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Identifying the different rorqual whales

a person standing on a boat in the water

Identifying the differnt rorqual whales can be surpringly tricky can be tricky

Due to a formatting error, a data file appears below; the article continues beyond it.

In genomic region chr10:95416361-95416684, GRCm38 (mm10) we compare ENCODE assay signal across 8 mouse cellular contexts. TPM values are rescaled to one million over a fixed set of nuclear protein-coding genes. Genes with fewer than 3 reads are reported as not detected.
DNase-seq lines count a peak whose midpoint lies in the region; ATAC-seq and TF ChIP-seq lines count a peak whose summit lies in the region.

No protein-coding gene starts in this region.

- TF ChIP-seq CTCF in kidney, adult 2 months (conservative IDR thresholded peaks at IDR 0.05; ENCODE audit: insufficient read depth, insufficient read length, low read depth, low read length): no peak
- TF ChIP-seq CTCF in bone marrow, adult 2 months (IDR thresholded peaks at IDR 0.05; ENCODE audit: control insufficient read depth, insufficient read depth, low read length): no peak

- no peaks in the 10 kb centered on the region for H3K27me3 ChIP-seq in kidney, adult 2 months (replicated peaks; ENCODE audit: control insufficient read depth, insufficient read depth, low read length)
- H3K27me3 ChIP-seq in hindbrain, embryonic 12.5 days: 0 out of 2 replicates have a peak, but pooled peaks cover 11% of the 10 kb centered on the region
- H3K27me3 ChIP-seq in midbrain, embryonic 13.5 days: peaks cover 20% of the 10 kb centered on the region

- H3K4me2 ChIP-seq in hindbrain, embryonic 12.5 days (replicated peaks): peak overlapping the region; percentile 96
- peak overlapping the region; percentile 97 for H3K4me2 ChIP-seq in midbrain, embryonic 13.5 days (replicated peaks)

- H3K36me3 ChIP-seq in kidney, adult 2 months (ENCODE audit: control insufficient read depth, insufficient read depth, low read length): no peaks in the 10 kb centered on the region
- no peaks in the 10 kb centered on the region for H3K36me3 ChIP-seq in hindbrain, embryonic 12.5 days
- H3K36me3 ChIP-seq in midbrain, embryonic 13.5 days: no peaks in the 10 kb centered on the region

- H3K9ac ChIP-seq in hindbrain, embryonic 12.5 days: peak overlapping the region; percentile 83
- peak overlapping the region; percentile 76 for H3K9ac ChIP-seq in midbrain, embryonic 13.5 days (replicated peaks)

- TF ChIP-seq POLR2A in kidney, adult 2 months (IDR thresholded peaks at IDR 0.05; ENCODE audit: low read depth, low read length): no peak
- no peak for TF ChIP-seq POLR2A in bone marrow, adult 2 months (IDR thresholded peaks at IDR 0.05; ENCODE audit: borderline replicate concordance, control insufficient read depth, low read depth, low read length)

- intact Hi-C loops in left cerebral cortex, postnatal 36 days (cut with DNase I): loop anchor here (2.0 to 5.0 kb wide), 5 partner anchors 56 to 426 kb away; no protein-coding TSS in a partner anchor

The easterly wind are keeping us off the water so I thought I would make a video. The whales we see off the Cornish coast are most likely to be minke whales, fin whales and occasionally sei whales (the rarest of these three). These whales are all in the rorqual family and can appear very similar sometimes, especially if you see juveniles of the larger whales along side adults of the smaller whales. Fin whales can be the biggest of the three growing to a colossal 22 metres, seis are next at up to 18 metres and the minkes are the smallest at 10 metres. Size at sea tends to be swallowed by the vastness of the ocean so estimating the size of an animal can be very tricky unless there is something to compare it to, such as a smaller animal already identified. Ideally the things you want to see to identify a minke whale are the white bands on it’s flippers. The give away on a fin whale is the white jawline on the righthand side ( they have an asymetric coloured jaw). Other more unreliable identifying traits can be blows, fin size and shape in relation to the animal and the angle and shape of the of the rostrum. Bearing in mind that we are looking at moving animals from varying angles from a low platform that is moving on the waves. This all makes it tricky and mis-identification is very possible. The most experienced researchers I have met are always the ones who recommend caution and are the most comfortable recording unidentified rorqual. I have made this video from an encounter we had back in 2017 with up to 2 fin whales and up to 3 minkes. Combining the video with photos allowed us to positively ID two of the whales. It was a great encounter so the video definitely deserves a second posting. I have included photos and explanation on how we identified the different whales.